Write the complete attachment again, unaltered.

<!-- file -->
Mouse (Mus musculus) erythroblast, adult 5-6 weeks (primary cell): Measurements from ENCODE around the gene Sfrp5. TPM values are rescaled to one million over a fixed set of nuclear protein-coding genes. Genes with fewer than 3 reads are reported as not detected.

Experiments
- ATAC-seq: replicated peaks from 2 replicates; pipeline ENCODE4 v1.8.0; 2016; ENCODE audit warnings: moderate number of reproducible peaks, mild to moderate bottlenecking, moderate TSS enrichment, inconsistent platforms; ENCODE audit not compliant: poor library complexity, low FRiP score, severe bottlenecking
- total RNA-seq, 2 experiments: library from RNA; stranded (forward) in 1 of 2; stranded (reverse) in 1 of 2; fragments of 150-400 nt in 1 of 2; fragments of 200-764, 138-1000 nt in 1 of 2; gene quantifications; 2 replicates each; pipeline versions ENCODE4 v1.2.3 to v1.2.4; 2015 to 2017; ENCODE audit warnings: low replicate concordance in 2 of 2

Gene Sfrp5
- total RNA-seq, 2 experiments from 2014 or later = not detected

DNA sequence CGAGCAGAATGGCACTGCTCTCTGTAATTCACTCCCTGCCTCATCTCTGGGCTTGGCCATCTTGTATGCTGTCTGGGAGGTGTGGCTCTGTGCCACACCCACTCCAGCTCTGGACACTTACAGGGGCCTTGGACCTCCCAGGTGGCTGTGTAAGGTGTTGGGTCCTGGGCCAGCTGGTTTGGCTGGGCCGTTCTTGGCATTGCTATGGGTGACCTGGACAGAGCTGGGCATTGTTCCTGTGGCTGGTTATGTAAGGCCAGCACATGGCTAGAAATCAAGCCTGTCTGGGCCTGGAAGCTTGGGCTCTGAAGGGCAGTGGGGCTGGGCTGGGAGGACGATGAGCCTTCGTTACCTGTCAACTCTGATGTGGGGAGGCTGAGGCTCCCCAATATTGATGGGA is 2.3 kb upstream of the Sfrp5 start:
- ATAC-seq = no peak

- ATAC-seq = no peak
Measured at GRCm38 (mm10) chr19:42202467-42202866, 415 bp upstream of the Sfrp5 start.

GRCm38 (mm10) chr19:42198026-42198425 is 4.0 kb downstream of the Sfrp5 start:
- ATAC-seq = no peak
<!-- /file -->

Mouse (Mus musculus) erythroblast, adult 5-6 weeks (primary cell): Measurements from ENCODE around the gene Sfrp5. TPM values are rescaled to one million over a fixed set of nuclear protein-coding genes. Genes with fewer than 3 reads are reported as not detected.

Experiments
- ATAC-seq: replicated peaks from 2 replicates; pipeline ENCODE4 v1.8.0; 2016; ENCODE audit warnings: moderate number of reproducible peaks, mild to moderate bottlenecking, moderate TSS enrichment, inconsistent platforms; ENCODE audit not compliant: poor library complexity, low FRiP score, severe bottlenecking
- total RNA-seq, 2 experiments: library from RNA; stranded (forward) in 1 of 2; stranded (reverse) in 1 of 2; fragments of 150-400 nt in 1 of 2; fragments of 200-764, 138-1000 nt in 1 of 2; gene quantifications; 2 replicates each; pipeline versions ENCODE4 v1.2.3 to v1.2.4; 2015 to 2017; ENCODE audit warnings: low replicate concordance in 2 of 2

Gene Sfrp5
- total RNA-seq, 2 experiments from 2014 or later = not detected

DNA sequence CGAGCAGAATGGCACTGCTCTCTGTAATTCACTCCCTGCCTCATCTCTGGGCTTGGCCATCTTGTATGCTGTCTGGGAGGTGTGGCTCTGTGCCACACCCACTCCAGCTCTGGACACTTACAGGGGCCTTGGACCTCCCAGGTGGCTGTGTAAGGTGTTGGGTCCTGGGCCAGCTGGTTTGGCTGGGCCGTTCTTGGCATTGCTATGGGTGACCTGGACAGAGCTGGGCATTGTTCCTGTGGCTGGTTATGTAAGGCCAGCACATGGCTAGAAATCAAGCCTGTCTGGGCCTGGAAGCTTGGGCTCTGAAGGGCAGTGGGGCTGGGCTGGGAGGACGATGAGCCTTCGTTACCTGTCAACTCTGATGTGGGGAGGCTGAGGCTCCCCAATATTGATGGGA is 2.3 kb upstream of the Sfrp5 start:
- ATAC-seq = no peak

- ATAC-seq = no peak
Measured at GRCm38 (mm10) chr19:42202467-42202866, 415 bp upstream of the Sfrp5 start.

GRCm38 (mm10) chr19:42198026-42198425 is 4.0 kb downstream of the Sfrp5 start:
- ATAC-seq = no peak